The World to Come

Jim Shepard
Vintage ($16)

by Ray Barker

1987's holiday film Planes, Trains, and Automobiles has nothing on Jim Shepard's recent short story collection, The World to Come. Nearly all manner of transport is explored: ship ("HMS Terror"), train ("Positive Train Control"), horse-and-buggy ("The World to Come"), and even hot air balloon ("The Ocean of Air"). Readers familiar with Shepard's previous short story collections would expect this; the title story from an earlier collection, Love and Hydrogen, depicts forbidden love aboard the doomed Hindenburg, after all. That story, and the majority of the ten here, are quintessential Shepard, mining historical events to illuminate human emotions.

As in his previous work, the primary sources Shepard consulted in the course of his research form the backbone of the bulk of his stories. (The list of those sources, offered in the books acknowledgments, could serve as its own experimental short story.) And as before, Shepard's tales are most effective when framed by a particular historical context. One can easily see this, for example, in The World to Come's opening story, "Safety Tips for Living Alone." In it, tragic and true events are filtered through the private lives of a handful of the husbands and wives affected by the collapse of a radar tower in Texas, 1961. The collapse of "Texas Tower no. 4 became one of the Air Force's most unlikely achievements and most lethal peacetime disasters, marooning nineteen wives including Ellie Phelan, Betty Bakke, Edna Kovarick, and Jeannette Laino in their own little stewpots of grief and recrimination." Shepard walks the reader through actual events with grace, offering both an instructive history lesson and a profound exploration of how regular lives are affected by national accidents.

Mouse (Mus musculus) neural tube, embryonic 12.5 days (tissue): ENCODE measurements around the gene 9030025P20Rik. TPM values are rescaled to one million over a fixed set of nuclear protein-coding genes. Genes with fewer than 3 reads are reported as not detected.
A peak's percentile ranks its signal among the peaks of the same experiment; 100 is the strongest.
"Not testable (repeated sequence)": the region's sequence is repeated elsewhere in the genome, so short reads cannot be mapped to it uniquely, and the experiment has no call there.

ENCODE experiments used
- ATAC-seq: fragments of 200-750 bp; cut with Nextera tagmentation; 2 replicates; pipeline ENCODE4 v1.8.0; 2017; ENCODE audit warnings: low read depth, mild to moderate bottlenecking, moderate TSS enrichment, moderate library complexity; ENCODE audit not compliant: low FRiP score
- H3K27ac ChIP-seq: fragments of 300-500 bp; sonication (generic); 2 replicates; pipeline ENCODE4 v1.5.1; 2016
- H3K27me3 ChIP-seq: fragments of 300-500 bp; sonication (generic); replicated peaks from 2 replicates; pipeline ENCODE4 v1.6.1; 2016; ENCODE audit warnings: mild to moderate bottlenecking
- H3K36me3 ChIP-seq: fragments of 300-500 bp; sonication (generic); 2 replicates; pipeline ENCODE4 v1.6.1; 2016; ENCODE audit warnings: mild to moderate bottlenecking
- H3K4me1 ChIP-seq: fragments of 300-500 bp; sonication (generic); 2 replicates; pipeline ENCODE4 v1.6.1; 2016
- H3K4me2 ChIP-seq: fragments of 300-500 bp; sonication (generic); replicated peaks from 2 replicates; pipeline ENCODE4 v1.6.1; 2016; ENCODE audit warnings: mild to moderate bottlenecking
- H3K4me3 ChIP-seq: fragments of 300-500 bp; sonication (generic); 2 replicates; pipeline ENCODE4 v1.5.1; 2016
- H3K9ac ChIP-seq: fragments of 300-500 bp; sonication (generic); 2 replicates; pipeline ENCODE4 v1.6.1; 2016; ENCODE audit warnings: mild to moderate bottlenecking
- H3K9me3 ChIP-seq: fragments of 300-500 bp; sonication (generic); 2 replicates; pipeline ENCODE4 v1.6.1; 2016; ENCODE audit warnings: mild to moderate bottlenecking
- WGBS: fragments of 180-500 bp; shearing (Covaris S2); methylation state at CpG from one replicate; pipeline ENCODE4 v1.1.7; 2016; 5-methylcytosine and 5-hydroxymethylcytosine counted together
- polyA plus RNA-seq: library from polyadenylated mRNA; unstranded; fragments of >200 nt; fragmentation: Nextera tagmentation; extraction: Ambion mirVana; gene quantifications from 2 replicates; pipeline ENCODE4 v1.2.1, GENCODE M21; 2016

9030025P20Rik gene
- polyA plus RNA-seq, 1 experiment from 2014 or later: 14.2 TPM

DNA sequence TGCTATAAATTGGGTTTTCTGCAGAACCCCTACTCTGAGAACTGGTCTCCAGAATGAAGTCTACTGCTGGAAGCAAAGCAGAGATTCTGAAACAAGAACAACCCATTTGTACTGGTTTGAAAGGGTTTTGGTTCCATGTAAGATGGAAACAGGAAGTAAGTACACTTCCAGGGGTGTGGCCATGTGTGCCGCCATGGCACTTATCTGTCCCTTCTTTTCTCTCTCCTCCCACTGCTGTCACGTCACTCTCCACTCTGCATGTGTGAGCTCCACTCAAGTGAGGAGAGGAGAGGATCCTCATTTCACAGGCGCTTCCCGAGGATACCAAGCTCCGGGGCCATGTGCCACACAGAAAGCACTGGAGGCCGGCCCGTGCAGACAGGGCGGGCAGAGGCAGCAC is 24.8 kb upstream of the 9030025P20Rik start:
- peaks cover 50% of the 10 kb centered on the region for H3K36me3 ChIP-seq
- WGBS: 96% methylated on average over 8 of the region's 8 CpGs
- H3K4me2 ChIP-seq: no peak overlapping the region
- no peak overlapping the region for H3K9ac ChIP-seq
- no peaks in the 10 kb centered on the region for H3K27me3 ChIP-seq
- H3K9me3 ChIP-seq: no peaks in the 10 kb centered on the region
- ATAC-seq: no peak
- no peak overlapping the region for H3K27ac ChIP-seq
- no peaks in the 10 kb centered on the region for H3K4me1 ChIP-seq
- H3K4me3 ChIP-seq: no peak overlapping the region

Less successful is "Intimacy," an unintentionally ironic title as it is the least intimate story in the collection. Detailing the before, during, and after of a hurricane hitting sections of Australia, along with its devastating effects on three characters, the accumulation of details just pile up, with no broader significance. It almost reads like someone doing a sub-par imitation of Shepard.

When he's on, however, Shepard excels at creating authentic voices, regardless of the character. Journal entries form the narrative for "HMS Terror," where real-life Navy Captain and arctic explorer John Franklin's "lost expedition" is described by fictional crew member, Lieutenant Edward Little, from 1845 to 1848. As the unfortunate expedition progresses, the thoughtful entries slowly reveal a new tragedy each day:

Two more died in the night and when we set off in the morning two others, when it came time to pull, were unable to tighten their traces. We haul until everything goes black before our eyes. We sink to our chests in ponds of meltwater a quarter-mile across. My feet at days' end are yellow and wooden and swollen, and the toenails sugarcoat with frost while I inspect them. The soles have started to peel off.

As the horror unfolds (records indicate the crew eventually resorted to cannibalism to survive, at least temporarily), the narrator reflects on his still-felt romantic failures with a former classmate, and his personal failures are contrasted with the epic one. These entries, and Shepard's "historical fiction" in general, are not a dry telling of events, but rather evocative re-imaginings of a history that is told precisely and personally.

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